The Physics of Star Trek

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Basic Books, Aug 2, 2007 - Performing Arts - 280 pages
17 Reviews
How does the Star Trek universe stack up against the real universe?
What warps when you're traveling at warp speed? What is the difference between a wormhole and a black hole? Are time loops really possible, and can I kill my grandmother before I am born? Anyone who has ever wondered "could this really happen?" will gain useful insights into the Star Trek universe (and, incidentally, the real world of physics) in this charming and accessible guide. Lawrence M. Krauss boldly goes where Star Trek has gone-and beyond. From Newton to Hawking, from Einstein to Feynman, from Kirk to Picard, Krauss leads readers on a voyage to the world of physics as we now know it and as it might one day be.
 

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LibraryThing Review

User Review  - greeniezona - LibraryThing

One could almost believe this book is contemporary, with the recent Star Trek reboot movie bringing Trek back into popular culture, but alas, this book is from 1995. (It would have been really ... Read full review

LibraryThing Review

User Review  - Cheryl_in_CC_NV - LibraryThing

Sorry, just could not get into it. Took me four days, and usually when I read a science book I read over 300 pp in two days. I think it's somewhat dated - haven't we dismissed the idea of superstrings ... Read full review

Contents

Einstein Raises
15
Hawking Shows His Hand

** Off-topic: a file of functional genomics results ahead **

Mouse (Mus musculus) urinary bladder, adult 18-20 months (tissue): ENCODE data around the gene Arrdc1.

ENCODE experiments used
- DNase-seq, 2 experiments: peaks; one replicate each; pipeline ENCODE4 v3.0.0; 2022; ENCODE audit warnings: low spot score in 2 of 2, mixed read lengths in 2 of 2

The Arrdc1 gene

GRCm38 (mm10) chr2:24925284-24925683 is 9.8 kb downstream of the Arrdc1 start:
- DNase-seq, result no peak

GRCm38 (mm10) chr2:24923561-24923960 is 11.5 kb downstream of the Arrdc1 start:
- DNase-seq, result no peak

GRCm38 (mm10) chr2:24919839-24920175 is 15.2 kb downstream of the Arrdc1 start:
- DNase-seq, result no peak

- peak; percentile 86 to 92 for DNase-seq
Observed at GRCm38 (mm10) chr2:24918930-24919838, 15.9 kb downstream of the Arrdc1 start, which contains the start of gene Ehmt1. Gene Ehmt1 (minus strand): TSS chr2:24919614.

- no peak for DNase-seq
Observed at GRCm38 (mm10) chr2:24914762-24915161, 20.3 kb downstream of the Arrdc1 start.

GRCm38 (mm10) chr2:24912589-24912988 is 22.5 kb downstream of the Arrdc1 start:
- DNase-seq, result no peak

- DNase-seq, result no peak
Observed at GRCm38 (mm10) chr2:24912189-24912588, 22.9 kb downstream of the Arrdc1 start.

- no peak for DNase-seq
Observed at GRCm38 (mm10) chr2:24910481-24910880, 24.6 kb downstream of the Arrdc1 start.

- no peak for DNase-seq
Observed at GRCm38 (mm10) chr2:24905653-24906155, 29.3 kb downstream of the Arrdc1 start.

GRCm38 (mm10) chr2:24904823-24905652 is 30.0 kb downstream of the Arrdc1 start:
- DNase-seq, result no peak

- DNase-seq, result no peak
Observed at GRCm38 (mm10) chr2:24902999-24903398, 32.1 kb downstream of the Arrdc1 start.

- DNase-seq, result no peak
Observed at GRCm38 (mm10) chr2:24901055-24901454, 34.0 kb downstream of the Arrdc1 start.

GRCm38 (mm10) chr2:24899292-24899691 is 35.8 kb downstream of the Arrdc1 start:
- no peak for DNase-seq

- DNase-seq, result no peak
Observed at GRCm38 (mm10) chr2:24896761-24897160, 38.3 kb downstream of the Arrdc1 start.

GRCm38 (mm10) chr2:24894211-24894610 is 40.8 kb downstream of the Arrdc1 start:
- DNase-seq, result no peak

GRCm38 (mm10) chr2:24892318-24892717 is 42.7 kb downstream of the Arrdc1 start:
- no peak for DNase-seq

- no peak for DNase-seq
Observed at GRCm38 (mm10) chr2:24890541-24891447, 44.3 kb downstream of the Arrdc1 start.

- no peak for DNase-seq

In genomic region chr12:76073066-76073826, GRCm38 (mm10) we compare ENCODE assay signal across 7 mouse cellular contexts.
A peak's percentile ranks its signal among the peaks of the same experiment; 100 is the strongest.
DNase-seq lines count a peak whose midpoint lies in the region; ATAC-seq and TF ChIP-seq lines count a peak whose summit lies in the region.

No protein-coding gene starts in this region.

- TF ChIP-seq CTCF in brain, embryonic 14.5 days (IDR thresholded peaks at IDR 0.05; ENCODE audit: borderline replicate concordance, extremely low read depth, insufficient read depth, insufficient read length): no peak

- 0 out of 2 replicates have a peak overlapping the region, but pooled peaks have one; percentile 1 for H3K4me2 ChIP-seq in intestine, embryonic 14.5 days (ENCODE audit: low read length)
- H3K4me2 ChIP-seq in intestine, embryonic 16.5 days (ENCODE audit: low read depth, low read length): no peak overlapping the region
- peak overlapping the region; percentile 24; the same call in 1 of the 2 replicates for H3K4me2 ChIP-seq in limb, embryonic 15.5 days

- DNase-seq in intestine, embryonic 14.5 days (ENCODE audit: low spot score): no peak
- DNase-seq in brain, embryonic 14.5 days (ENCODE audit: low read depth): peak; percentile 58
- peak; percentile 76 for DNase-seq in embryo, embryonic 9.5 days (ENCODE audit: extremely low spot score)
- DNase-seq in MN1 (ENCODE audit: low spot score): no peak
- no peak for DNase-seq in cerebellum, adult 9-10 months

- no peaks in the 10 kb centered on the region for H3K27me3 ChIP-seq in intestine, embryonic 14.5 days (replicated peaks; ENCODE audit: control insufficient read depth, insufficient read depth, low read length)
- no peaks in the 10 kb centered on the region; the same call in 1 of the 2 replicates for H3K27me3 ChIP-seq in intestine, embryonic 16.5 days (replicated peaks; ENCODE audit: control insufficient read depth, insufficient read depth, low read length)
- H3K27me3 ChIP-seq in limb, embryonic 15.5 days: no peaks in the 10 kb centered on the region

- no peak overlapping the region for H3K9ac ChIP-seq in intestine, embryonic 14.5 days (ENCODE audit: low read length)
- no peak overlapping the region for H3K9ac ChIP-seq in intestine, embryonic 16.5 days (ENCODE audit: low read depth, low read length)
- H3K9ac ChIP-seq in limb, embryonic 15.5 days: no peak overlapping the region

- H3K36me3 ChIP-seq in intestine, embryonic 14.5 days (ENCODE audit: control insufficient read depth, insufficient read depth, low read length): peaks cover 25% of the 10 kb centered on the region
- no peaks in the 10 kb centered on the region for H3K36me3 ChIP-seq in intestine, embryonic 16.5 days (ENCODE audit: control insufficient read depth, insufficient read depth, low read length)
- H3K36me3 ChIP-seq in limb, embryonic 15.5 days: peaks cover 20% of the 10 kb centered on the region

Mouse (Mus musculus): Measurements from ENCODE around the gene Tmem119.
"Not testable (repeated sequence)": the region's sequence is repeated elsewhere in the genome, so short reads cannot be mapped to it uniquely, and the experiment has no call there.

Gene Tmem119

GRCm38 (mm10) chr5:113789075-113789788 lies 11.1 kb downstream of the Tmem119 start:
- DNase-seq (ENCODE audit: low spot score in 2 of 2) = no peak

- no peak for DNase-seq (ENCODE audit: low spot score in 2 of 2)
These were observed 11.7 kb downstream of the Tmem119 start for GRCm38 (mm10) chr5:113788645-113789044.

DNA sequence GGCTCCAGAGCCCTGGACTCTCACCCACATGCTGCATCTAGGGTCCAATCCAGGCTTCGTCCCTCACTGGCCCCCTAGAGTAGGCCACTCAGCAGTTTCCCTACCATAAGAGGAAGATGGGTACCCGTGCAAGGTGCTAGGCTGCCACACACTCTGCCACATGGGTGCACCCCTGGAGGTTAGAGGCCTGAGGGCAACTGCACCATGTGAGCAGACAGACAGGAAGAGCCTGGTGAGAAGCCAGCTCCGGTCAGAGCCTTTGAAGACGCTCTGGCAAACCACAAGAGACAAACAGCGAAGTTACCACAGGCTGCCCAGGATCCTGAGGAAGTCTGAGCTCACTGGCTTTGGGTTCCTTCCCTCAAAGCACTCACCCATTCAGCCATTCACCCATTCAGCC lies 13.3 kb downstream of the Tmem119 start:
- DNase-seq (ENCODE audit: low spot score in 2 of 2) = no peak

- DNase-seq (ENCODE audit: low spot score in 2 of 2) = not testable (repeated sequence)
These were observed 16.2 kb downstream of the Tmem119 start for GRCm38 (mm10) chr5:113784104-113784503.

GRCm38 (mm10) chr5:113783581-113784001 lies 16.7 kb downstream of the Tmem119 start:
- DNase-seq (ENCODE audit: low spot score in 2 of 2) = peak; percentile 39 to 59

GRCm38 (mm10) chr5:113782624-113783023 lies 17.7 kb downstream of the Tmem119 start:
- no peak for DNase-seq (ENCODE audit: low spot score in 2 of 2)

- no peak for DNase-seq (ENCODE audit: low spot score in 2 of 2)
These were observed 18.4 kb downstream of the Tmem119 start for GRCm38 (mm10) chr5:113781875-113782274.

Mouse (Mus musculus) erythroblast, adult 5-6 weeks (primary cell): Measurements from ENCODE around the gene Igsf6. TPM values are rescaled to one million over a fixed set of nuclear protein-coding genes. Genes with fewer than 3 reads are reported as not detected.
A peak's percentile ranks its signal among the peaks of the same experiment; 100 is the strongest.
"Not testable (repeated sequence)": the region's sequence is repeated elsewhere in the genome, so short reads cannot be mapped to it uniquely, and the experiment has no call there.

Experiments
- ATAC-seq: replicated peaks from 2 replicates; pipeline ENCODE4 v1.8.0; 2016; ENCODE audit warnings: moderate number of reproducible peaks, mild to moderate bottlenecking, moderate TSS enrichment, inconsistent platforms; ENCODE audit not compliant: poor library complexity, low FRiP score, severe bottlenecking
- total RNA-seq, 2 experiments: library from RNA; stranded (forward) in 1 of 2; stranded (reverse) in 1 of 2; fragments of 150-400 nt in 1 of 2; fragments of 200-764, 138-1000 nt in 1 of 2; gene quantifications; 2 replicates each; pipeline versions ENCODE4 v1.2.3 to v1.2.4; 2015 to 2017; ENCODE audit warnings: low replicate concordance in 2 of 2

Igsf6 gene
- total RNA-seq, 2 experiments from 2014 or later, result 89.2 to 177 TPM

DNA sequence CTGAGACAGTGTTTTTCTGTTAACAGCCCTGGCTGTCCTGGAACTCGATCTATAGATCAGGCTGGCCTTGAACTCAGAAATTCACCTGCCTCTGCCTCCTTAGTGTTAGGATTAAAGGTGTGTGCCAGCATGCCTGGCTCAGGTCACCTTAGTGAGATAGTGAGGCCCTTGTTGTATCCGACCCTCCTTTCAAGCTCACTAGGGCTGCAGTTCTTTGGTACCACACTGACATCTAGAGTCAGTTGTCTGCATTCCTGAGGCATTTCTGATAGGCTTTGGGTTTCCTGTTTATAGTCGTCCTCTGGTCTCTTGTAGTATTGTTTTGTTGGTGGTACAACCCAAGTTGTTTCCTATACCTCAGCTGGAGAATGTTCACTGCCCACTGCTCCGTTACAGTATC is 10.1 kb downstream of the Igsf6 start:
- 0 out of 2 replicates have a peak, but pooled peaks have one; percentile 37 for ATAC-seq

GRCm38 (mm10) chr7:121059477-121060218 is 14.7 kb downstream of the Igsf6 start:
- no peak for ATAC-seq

37
Data Ends the Game
67
SECTION
79
The Most Bang for Your Buck
109
Holodecks and Holograms
129
SECTION THREE
141
The Menagerie of Possibilities
173
The Undiscoverable Country
211
EPILOGUE
229
ACKNOWLEDGMENTS
235
ABOUT THE AUTHOR
251
Copyright

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Page 15 - There was a young lady named Bright, Whose speed was far faster than light; She set out one day In a relative way And returned on the previous night.

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About the author (2007)

Lawrence Krauss is director of the Origins Project at Arizona State University. He is the author of more than 300 scientific publications and ten books, including A Universe from Nothing and The Greatest Story Ever Told -So Far. Krauss is a fellow of the American Physical Society and the American Association for the Advancement of Science. He is a regular columnist for newspapers and magazines, including The New Yorker, and he appears frequently on radio, television, and in feature films. Krauss lives in Portland, Oregon, and Tempe, Arizona.